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Magnolia denudata: Yulan Magnolia

Edward F. Gilman, Dennis G. Watson, Ryan W. Klein, and Deborah R. Hilbert


Also known as Magnolia heptapeta, this broad, spreading, deciduous tree has a relatively fast growth rate and eventually reaches 30 to 40 feet in height with an equal spread. The crown is open and forms a rounded outline several years after planting in full sun. The off-white, saucer-shaped, six-inch-diameter, fragrant blooms appear on the trees before the emergence of the seven-inch-long, dark green leaves. The blooms are followed by five-inch-long, brown fruits which ripen in early fall to reveal the bright red, inner seeds. Although there is no appreciable fall color change, the multi-stemmed, irregular form of Yulan magnolia makes it quite striking in the winter garden after the leaves have fallen.

Middle-aged Magnolia denudata: Yulan Magnolia
Figure 1. Middle-aged Magnolia denudata: Yulan magnolia.
Credit: Ed Gilman, UF/IFAS

General Information

Scientific name: Magnolia denudata

Pronunciation: mag-NO-lee-uh den-yoo-DAY-tuh

Common name(s): Yulan magnolia

Family: Magnoliaceae

USDA hardiness zones: 5B through 8A (Figure 2)

Origin: not native to North America

Invasive potential: not assessed/incomplete assessment

Uses: deck or patio; container or planter; specimen; espalier; highway median

Figure 2. Range


Height: 30 to 40 feet

Spread: 30 to 40 feet

Crown uniformity: irregular

Crown shape: round, spreading

Crown density: open

Growth rate: moderate

Texture: coarse


Leaf arrangement: alternate (Figure 3)

Leaf type: simple

Leaf margin: entire

Leaf shape: obovate, oblong

Leaf venation: brachidodrome, pinnate

Leaf type and persistence: deciduous

Leaf blade length: 4 to 8 inches

Leaf color: green

Fall color: no color change

Fall characteristic: not showy

Figure 3. Foliage


Flower color: white/cream/gray (Figure 4)

Flower characteristics: very showy

Flowers of Magnolia denudata: Yulan Magnolia
Figure 4. Flowers of Magnolia denudata: Yulan magnolia.
Credit: Marc Frank, UF/IFAS


Fruit shape: elongated

Fruit length: 1 to 3 inches

Fruit covering: dry or hard

Fruit color: brown, red

Fruit characteristics: attracts birds; showy; fruit/leaves not a litter problem

Trunk and Branches

Trunk/bark/branches: branches droop; not showy; typically multi-trunked; thorns

Pruning requirement: needed for strong structure

Breakage: resistant

Current year twig color: green, brown

Current year twig thickness: medium

Wood specific gravity: unknown


Light requirement: full sun, partial sun, or partial shade

Soil tolerances: sand; loam; clay; acidic; well-drained

Drought tolerance: moderate

Aerosol salt tolerance: unknown


Roots: not a problem

Winter interest: yes

Outstanding tree: yes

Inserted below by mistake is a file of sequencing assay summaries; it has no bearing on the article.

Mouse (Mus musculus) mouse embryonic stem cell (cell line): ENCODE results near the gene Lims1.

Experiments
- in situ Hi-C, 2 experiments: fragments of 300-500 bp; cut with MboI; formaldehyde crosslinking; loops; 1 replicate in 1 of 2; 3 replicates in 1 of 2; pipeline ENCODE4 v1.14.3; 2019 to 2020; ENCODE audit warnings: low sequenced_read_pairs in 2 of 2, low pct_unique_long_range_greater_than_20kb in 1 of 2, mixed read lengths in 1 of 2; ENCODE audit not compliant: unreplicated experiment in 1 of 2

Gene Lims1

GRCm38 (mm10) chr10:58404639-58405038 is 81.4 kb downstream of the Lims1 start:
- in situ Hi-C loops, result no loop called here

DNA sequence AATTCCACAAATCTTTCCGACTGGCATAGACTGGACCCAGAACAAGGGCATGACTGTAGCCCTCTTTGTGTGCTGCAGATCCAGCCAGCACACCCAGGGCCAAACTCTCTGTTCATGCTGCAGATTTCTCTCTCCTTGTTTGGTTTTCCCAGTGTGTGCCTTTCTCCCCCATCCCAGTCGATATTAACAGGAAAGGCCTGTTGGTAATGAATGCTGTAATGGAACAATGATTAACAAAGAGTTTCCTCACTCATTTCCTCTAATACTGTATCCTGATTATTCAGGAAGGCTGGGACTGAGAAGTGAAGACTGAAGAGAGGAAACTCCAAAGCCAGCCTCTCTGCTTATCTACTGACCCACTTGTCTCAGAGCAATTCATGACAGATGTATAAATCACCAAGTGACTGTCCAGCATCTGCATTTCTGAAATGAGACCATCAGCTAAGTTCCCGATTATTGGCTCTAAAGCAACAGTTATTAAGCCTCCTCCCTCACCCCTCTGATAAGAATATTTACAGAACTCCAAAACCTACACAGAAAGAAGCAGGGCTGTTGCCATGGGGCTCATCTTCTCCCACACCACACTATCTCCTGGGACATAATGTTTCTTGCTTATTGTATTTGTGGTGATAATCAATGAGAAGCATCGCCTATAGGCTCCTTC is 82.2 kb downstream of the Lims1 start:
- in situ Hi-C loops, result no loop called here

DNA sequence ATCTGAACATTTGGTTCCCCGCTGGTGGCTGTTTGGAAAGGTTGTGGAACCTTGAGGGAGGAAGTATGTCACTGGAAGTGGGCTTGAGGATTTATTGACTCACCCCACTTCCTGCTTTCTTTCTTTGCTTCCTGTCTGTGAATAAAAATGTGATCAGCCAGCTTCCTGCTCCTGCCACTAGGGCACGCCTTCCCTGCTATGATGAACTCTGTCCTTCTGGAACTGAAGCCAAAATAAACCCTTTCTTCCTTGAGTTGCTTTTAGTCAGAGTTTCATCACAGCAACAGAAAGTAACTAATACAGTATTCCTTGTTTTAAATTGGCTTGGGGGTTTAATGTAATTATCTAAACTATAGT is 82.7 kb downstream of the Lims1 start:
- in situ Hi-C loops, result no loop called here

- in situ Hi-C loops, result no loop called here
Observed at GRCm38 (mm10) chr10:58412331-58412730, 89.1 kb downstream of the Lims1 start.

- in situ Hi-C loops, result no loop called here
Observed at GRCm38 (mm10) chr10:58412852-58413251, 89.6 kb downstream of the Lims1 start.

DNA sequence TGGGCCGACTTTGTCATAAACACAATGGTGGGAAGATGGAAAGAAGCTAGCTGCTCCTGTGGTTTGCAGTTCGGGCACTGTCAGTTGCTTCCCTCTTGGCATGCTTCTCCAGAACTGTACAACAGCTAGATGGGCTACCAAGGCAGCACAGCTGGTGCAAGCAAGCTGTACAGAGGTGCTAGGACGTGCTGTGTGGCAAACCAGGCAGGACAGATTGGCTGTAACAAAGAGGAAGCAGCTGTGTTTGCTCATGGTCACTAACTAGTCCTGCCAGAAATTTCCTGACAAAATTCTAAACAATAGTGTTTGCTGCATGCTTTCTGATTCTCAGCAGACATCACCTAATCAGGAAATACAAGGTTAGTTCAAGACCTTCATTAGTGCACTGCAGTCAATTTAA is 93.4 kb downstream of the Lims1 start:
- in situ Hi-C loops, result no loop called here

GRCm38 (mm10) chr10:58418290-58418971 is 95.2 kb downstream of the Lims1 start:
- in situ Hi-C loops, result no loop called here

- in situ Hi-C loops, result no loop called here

Ozone sensitivity: tolerant

Verticillium wilt susceptibility: susceptible

Pest resistance: free of serious pests and diseases

Use and Management

This small tree is best used as a patio tree for shade and accent due to the low branching habit, attractive foliage and striking gray bark. It would look very nice lining an entrance walk to a commercial building or in a double- or single-row set-back from an entrance roadway or long driveway. It grows well in urban areas but avoid poor, compacted soil. It is suitable for an urban garden.

Yulan magnolia should be grown in full sun or partial shade on rich, moisture-retentive soil in an area protected from harsh, dry winds. Plants should not be exposed to overly wet or dry conditions.

Available cultivars include: ‘Japanese Clone', larger flowers; ‘Lacey', flowers up to eight inches across. Yulan magnolia was used as a parent plant along with Magnolia acuminata to produce the hybrid ‘Elizabeth' which has a pyramidal shape and clear yellow, fragrant blooms.

Propagation is by seed sown immediately after ripening since they will quickly lose their viability. Sometimes cuttings of these trees are grafted onto Magnolia x soulangiana.

Pests and Diseases

No pests or diseases are of major concern, but it is occasionally bothered by magnolia scale, as are many other magnolias.

Publication #ENH-537

Release Date:April 11, 2024

Related Collections

Part of Southern Trees Fact Sheets

Related Topics

  • Critical Issue: Agricultural and Food Systems
Organism ID

About this Publication

This document is ENH-537, one of a series of the Department of Environmental Horticulture, UF/IFAS Extension. Original publication date November 1993. Revised December 2006 and March 2024. Visit the EDIS website at for the currently supported version of this publication.

About the Authors

Edward F. Gilman, professor emeritus; Dennis G. Watson, former associate professor, Department of Agricultural and Biological Engineering; Ryan W. Klein, assistant professor, arboriculture; and Deborah R. Hilbert, UF/IFAS Gulf Coast Research and Education Center; Department of Environmental Horticulture; UF/IFAS Extension, Gainesville, FL 32611.


  • Michael Andreu
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